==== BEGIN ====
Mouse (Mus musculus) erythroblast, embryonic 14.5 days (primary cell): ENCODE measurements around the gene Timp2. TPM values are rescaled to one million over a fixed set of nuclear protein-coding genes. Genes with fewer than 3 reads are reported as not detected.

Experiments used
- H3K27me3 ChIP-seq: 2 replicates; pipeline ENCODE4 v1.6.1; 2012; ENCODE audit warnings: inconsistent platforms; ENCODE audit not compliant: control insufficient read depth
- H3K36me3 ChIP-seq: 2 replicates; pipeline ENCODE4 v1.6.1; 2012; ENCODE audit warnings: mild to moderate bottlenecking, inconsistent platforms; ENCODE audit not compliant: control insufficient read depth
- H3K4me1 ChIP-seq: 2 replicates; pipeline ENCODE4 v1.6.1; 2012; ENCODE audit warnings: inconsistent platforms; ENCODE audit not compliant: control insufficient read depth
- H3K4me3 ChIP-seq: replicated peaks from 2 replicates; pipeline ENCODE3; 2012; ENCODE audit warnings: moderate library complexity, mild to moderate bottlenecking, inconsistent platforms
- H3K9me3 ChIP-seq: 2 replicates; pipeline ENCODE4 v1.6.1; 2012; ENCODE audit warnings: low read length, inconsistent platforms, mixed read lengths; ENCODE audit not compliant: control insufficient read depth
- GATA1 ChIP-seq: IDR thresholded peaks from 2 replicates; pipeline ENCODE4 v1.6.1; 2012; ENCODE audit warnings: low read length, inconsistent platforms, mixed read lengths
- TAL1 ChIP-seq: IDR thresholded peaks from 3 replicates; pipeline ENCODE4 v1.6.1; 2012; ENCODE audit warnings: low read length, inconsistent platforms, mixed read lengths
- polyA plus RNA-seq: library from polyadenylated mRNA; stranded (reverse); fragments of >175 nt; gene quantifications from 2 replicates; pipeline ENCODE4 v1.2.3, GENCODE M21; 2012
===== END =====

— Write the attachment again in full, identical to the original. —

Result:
Mouse (Mus musculus) erythroblast, embryonic 14.5 days (primary cell): ENCODE measurements around the gene Timp2. TPM values are rescaled to one million over a fixed set of nuclear protein-coding genes. Genes with fewer than 3 reads are reported as not detected.

Experiments used
- H3K27me3 ChIP-seq: 2 replicates; pipeline ENCODE4 v1.6.1; 2012; ENCODE audit warnings: inconsistent platforms; ENCODE audit not compliant: control insufficient read depth
- H3K36me3 ChIP-seq: 2 replicates; pipeline ENCODE4 v1.6.1; 2012; ENCODE audit warnings: mild to moderate bottlenecking, inconsistent platforms; ENCODE audit not compliant: control insufficient read depth
- H3K4me1 ChIP-seq: 2 replicates; pipeline ENCODE4 v1.6.1; 2012; ENCODE audit warnings: inconsistent platforms; ENCODE audit not compliant: control insufficient read depth
- H3K4me3 ChIP-seq: replicated peaks from 2 replicates; pipeline ENCODE3; 2012; ENCODE audit warnings: moderate library complexity, mild to moderate bottlenecking, inconsistent platforms
- H3K9me3 ChIP-seq: 2 replicates; pipeline ENCODE4 v1.6.1; 2012; ENCODE audit warnings: low read length, inconsistent platforms, mixed read lengths; ENCODE audit not compliant: control insufficient read depth
- GATA1 ChIP-seq: IDR thresholded peaks from 2 replicates; pipeline ENCODE4 v1.6.1; 2012; ENCODE audit warnings: low read length, inconsistent platforms, mixed read lengths
- TAL1 ChIP-seq: IDR thresholded peaks from 3 replicates; pipeline ENCODE4 v1.6.1; 2012; ENCODE audit warnings: low read length, inconsistent platforms, mixed read lengths
- polyA plus RNA-seq: library from polyadenylated mRNA; stranded (reverse); fragments of >175 nt; gene quantifications from 2 replicates; pipeline ENCODE4 v1.2.3, GENCODE M21; 2012